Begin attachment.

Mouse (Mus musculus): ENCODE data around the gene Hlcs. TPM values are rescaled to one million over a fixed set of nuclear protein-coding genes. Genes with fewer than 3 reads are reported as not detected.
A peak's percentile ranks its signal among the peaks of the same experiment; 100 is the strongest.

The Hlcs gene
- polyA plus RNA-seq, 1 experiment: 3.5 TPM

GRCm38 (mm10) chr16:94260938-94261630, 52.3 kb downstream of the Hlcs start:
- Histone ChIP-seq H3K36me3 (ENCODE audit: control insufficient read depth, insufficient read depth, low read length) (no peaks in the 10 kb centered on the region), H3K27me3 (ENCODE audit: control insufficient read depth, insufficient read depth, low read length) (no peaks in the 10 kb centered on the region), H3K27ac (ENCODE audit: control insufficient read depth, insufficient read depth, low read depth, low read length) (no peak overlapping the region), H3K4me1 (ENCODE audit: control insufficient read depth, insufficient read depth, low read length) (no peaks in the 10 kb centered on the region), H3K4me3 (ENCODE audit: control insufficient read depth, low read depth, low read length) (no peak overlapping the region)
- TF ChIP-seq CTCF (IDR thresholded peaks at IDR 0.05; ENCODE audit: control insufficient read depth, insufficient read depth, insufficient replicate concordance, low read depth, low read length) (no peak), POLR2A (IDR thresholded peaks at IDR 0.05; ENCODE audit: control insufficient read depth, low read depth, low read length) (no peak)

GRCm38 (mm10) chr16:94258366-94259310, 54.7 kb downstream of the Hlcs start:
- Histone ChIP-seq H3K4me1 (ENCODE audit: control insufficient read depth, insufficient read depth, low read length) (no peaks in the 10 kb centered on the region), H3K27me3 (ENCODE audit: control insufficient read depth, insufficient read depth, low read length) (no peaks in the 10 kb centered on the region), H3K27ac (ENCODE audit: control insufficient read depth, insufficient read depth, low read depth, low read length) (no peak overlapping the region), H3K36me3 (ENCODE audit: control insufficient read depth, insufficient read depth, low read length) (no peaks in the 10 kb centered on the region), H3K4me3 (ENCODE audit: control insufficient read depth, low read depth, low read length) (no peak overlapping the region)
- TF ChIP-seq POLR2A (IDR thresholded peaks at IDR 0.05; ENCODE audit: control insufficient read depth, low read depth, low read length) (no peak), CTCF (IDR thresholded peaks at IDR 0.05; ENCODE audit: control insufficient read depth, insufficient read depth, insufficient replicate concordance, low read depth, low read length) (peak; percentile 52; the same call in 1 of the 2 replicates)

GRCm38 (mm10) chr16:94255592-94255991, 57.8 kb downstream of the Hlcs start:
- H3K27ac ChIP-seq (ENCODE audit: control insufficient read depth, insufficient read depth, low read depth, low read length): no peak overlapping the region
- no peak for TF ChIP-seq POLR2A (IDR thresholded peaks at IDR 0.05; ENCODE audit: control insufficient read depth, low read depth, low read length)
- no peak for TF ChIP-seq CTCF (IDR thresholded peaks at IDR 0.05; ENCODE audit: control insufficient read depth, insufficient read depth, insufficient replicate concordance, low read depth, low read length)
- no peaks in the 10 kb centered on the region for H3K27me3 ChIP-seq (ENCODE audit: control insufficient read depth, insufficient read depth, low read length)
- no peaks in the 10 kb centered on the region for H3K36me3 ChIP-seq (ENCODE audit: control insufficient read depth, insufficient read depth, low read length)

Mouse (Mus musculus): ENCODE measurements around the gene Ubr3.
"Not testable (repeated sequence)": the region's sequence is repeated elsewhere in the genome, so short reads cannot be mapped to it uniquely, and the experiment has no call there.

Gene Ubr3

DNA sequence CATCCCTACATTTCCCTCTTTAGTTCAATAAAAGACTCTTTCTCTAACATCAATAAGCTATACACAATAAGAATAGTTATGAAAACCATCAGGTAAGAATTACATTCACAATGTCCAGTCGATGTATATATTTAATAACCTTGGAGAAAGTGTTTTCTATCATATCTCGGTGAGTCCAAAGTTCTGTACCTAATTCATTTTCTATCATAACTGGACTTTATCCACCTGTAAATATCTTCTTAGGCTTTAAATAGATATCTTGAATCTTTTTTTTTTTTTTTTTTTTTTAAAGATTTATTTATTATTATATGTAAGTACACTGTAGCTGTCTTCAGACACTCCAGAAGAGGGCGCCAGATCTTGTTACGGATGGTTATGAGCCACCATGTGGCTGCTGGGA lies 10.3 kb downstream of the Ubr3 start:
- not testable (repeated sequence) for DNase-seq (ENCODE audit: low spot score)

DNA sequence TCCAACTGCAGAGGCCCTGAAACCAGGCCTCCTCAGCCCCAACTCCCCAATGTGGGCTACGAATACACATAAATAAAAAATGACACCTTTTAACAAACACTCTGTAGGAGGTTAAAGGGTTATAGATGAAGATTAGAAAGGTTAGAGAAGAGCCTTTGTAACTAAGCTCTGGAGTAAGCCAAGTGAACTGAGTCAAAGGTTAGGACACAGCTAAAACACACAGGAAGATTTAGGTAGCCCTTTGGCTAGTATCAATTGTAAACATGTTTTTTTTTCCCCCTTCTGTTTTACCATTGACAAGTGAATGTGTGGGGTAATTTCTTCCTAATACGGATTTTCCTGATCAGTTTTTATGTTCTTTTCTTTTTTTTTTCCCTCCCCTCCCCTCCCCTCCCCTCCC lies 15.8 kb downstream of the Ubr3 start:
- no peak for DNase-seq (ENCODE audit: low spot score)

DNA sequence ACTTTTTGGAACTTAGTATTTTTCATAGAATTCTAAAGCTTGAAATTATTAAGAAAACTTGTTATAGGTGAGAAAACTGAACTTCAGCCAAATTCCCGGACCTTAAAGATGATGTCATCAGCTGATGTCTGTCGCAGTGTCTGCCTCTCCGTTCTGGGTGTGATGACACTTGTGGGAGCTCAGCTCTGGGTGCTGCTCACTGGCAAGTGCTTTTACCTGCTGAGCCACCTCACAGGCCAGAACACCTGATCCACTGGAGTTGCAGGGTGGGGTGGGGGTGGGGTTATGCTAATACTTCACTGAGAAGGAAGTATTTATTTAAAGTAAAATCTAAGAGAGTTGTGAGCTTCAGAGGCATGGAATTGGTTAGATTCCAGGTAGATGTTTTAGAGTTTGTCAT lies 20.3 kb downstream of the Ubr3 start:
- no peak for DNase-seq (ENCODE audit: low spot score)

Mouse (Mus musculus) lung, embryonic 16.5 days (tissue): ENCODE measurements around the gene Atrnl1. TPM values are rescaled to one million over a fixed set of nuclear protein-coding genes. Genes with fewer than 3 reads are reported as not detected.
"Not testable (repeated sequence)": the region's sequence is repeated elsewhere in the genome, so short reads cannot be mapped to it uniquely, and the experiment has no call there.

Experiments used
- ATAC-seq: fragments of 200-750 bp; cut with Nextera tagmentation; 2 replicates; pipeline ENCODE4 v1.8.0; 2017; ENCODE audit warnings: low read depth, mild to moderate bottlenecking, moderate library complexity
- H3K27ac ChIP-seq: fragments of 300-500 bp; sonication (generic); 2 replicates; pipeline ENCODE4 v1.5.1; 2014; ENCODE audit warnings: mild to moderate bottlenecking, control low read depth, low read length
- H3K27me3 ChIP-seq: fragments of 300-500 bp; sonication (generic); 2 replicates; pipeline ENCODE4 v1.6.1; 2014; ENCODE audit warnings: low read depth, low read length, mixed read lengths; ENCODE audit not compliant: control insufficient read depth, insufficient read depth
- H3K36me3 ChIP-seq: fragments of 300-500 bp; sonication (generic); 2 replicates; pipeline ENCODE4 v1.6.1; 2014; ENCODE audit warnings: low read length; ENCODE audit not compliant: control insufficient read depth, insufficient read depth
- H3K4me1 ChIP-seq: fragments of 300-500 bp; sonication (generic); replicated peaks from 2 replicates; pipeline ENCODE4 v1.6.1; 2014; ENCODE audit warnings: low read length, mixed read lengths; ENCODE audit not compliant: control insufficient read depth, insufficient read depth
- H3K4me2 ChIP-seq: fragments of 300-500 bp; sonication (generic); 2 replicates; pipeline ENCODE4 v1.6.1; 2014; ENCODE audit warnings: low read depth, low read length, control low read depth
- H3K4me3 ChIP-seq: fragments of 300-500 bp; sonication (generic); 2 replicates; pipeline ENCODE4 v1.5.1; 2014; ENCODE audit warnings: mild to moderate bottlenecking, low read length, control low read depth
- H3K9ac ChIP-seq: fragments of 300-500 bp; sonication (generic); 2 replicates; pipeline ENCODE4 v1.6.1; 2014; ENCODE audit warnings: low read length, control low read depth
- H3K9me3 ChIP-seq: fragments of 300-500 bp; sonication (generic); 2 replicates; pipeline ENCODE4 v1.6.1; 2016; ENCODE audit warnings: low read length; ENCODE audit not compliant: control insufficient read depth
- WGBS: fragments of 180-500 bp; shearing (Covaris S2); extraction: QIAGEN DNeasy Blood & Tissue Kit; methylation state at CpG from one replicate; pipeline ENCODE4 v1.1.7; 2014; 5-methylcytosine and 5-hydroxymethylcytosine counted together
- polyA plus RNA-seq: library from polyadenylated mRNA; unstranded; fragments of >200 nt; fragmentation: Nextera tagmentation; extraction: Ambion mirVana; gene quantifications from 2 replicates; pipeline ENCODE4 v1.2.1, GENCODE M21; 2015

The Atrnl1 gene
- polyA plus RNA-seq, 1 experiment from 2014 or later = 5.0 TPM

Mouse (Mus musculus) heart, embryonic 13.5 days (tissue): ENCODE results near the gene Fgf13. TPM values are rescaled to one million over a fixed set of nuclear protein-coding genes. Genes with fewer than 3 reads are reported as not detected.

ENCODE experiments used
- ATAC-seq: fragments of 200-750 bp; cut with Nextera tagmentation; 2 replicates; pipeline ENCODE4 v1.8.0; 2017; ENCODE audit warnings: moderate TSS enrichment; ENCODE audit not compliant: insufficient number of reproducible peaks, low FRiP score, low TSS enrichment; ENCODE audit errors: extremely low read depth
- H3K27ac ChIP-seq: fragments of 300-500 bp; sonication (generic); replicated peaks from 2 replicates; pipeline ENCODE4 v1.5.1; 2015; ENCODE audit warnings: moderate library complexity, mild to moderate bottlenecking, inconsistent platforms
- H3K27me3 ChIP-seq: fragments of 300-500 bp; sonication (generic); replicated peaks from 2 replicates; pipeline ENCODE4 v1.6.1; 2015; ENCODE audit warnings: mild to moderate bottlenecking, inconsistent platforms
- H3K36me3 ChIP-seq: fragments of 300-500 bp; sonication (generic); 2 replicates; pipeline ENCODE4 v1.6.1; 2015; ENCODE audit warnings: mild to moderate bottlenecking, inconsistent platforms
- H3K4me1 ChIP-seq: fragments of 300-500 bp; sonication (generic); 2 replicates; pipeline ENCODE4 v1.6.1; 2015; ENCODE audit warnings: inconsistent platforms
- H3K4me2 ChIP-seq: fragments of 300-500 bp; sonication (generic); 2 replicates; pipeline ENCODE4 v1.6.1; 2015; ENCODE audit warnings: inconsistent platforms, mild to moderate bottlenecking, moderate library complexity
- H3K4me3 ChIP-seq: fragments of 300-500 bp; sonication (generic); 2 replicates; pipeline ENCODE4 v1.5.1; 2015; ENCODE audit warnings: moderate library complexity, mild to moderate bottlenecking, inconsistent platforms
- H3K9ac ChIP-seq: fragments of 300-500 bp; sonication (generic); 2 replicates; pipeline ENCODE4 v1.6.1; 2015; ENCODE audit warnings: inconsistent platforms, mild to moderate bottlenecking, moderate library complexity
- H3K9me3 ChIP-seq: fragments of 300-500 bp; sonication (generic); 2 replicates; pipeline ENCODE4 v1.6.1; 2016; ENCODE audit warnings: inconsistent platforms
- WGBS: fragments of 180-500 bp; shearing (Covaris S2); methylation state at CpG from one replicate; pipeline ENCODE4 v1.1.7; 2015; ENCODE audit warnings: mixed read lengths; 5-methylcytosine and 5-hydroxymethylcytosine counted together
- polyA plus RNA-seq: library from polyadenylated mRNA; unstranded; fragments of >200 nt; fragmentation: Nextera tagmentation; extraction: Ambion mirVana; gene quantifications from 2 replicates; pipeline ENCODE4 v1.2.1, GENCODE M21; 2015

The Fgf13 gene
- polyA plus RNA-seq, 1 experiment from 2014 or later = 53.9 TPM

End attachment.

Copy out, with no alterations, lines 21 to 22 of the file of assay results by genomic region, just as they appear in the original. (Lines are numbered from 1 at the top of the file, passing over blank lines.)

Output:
- not testable (repeated sequence) for DNase-seq (ENCODE audit: low spot score)

DNA sequence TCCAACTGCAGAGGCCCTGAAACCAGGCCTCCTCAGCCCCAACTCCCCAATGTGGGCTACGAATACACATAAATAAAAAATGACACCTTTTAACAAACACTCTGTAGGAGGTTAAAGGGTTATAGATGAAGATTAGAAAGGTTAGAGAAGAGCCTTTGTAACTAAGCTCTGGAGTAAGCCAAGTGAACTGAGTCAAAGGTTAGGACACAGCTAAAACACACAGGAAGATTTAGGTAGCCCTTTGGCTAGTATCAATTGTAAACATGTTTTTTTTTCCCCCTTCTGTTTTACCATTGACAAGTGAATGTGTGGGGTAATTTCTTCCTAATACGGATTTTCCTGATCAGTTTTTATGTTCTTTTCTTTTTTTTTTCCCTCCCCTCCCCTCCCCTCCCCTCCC lies 15.8 kb downstream of the Ubr3 start: